Serum Albumin, Bovine
Serum Albumin, Radio-Iodinated
Technetium Tc 99m Aggregated Albumin
Enzyme-Linked Immunosorbent Assay
Kidney Failure, Chronic
Chromatography, High Pressure Liquid
2S Albumins, Plant
Rats, Inbred Strains
Electrophoresis, Polyacrylamide Gel
Glycosylation End Products, Advanced
Nephelometry and Turbidimetry
Sensitivity and Specificity
Molecular Sequence Data
Amino Acid Sequence
Dose-Response Relationship, Drug
Predictive Value of Tests
Indicators and Reagents
Peritoneal Dialysis, Continuous Ambulatory
Glomerular Filtration Rate
Serum Response Factor
Disease Models, Animal
Liver Function Tests
Metabolic Clearance Rate
Fluorescent Antibody Technique
Reproducibility of Results
Blood Urea Nitrogen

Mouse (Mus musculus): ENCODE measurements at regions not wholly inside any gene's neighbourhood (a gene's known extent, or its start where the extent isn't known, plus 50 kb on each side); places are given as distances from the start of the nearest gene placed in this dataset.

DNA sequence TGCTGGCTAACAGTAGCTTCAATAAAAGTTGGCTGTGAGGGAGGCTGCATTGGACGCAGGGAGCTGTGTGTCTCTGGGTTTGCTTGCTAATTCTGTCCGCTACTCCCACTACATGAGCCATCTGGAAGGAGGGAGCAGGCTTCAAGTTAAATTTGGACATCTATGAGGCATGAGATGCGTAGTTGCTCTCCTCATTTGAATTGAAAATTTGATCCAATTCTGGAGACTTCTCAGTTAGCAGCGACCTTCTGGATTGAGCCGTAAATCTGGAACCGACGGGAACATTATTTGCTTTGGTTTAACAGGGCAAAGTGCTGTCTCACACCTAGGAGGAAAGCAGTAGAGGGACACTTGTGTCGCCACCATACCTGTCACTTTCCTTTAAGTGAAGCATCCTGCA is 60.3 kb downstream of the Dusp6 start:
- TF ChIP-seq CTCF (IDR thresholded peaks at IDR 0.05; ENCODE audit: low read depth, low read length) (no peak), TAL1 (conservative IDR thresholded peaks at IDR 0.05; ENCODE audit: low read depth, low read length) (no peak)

Highly sensitive quantitation of methamphetamine by time-resolved fluoroimmunoassay using a new europium chelate as a label. (1/5528)A simple and highly sensitive time-resolved fluoroimmunoassay of methamphetamine (MA) using a new fluorescent europium chelate (BHHCT-Eu3+) as a label is described. Two variations of competitive immunoassay were attempted. In the first (one-step) assay, microtiter plates coated with anti-MA were used, and the new label was bound to a conjugate of bovine serum albumin and N-(4-aminobutyl)-MA (MA-BSA). In the second (two-step) assay, instead of the labeled MA-BSA, biotinylated MA-BSA and BHHCT-Eu3+-labeled streptavidin-BSA were used. The lowest measurable concentrations of MA for the one-step and the two-step methods were 1 ng/mL (25 pg/assay) and 1 pg/mL (25 fg/assay), respectively. These were 10 to 1000 times superior to the detection limits of MA in any other immunoassay. Intra-assay coefficient of variation was approximately 2-8% at eight different concentrations (n = 4). Analysis of 34 urine samples with the new method and conventional gas chromatography showed a good correlation (r = 0.954). The high detectability of the present assay also enabled segmental hair analysis with a few centimeters of a hair. (+info)